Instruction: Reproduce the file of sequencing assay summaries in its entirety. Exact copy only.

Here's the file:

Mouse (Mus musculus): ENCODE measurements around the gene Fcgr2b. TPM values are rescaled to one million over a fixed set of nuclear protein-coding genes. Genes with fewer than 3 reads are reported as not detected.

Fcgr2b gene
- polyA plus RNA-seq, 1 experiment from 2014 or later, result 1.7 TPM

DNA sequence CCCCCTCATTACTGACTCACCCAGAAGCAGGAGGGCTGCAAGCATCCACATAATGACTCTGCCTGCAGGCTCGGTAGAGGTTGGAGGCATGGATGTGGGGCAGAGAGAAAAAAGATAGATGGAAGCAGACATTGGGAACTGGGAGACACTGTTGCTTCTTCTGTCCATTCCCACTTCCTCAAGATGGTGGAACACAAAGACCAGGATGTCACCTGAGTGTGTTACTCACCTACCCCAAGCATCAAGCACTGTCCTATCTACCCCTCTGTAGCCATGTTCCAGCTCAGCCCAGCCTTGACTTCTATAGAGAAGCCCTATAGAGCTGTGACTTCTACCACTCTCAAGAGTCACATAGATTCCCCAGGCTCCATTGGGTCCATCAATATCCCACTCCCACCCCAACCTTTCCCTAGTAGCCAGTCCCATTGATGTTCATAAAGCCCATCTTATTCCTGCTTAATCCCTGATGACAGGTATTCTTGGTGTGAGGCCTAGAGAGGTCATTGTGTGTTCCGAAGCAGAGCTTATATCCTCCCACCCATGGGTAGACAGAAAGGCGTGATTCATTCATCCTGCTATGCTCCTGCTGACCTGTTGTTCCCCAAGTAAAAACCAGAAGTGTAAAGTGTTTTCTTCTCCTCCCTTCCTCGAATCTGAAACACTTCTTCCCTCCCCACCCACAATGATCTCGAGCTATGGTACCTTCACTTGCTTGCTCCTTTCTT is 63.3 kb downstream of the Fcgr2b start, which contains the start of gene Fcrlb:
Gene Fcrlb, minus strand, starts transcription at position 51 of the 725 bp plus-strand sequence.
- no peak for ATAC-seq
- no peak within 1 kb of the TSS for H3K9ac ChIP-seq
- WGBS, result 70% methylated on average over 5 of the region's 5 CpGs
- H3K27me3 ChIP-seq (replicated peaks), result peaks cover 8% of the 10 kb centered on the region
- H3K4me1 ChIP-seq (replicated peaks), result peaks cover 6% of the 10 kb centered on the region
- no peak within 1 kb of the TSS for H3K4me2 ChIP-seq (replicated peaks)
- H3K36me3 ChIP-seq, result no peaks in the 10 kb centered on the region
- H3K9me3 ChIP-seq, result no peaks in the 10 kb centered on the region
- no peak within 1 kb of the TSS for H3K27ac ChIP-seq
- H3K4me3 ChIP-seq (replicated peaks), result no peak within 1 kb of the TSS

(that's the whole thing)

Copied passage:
Mouse (Mus musculus): ENCODE measurements around the gene Fcgr2b. TPM values are rescaled to one million over a fixed set of nuclear protein-coding genes. Genes with fewer than 3 reads are reported as not detected.

Fcgr2b gene
- polyA plus RNA-seq, 1 experiment from 2014 or later, result 1.7 TPM

DNA sequence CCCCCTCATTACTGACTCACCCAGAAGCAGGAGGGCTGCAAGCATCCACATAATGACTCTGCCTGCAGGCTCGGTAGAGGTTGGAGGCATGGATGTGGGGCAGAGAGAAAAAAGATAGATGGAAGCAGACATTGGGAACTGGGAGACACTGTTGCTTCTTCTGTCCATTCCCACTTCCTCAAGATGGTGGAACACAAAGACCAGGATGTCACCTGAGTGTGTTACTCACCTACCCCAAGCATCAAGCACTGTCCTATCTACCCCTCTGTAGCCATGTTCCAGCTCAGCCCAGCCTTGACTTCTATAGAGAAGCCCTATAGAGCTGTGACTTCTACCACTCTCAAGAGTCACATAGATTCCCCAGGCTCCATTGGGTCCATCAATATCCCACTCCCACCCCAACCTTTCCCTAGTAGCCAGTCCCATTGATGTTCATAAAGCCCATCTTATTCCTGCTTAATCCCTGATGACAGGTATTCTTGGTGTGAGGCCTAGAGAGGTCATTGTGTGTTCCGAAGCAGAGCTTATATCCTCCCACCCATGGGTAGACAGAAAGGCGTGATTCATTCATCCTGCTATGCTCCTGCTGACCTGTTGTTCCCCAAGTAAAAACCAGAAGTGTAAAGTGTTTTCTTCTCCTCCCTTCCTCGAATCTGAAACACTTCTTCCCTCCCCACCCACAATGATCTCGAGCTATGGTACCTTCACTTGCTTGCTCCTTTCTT is 63.3 kb downstream of the Fcgr2b start, which contains the start of gene Fcrlb:
Gene Fcrlb, minus strand, starts transcription at position 51 of the 725 bp plus-strand sequence.
- no peak for ATAC-seq
- no peak within 1 kb of the TSS for H3K9ac ChIP-seq
- WGBS, result 70% methylated on average over 5 of the region's 5 CpGs
- H3K27me3 ChIP-seq (replicated peaks), result peaks cover 8% of the 10 kb centered on the region
- H3K4me1 ChIP-seq (replicated peaks), result peaks cover 6% of the 10 kb centered on the region
- no peak within 1 kb of the TSS for H3K4me2 ChIP-seq (replicated peaks)
- H3K36me3 ChIP-seq, result no peaks in the 10 kb centered on the region
- H3K9me3 ChIP-seq, result no peaks in the 10 kb centered on the region
- no peak within 1 kb of the TSS for H3K27ac ChIP-seq
- H3K4me3 ChIP-seq (replicated peaks), result no peak within 1 kb of the TSS